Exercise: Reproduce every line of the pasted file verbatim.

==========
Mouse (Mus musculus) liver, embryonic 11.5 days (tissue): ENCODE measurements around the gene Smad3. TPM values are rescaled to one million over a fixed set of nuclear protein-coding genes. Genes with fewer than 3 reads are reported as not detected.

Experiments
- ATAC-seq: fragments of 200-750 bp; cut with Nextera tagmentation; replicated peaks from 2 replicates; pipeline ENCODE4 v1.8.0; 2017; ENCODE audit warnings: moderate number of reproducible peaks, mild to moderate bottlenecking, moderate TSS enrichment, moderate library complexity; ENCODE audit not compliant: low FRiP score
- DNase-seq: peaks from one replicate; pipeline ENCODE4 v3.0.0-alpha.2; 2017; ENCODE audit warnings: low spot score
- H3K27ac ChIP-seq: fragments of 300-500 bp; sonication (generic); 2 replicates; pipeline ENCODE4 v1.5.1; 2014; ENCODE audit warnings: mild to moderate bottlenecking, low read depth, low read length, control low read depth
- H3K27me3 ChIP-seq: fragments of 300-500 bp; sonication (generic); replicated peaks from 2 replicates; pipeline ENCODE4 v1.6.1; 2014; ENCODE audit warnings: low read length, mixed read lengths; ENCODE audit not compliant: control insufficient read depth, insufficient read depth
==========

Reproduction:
Mouse (Mus musculus) liver, embryonic 11.5 days (tissue): ENCODE measurements around the gene Smad3. TPM values are rescaled to one million over a fixed set of nuclear protein-coding genes. Genes with fewer than 3 reads are reported as not detected.

Experiments
- ATAC-seq: fragments of 200-750 bp; cut with Nextera tagmentation; replicated peaks from 2 replicates; pipeline ENCODE4 v1.8.0; 2017; ENCODE audit warnings: moderate number of reproducible peaks, mild to moderate bottlenecking, moderate TSS enrichment, moderate library complexity; ENCODE audit not compliant: low FRiP score
- DNase-seq: peaks from one replicate; pipeline ENCODE4 v3.0.0-alpha.2; 2017; ENCODE audit warnings: low spot score
- H3K27ac ChIP-seq: fragments of 300-500 bp; sonication (generic); 2 replicates; pipeline ENCODE4 v1.5.1; 2014; ENCODE audit warnings: mild to moderate bottlenecking, low read depth, low read length, control low read depth
- H3K27me3 ChIP-seq: fragments of 300-500 bp; sonication (generic); replicated peaks from 2 replicates; pipeline ENCODE4 v1.6.1; 2014; ENCODE audit warnings: low read length, mixed read lengths; ENCODE audit not compliant: control insufficient read depth, insufficient read depth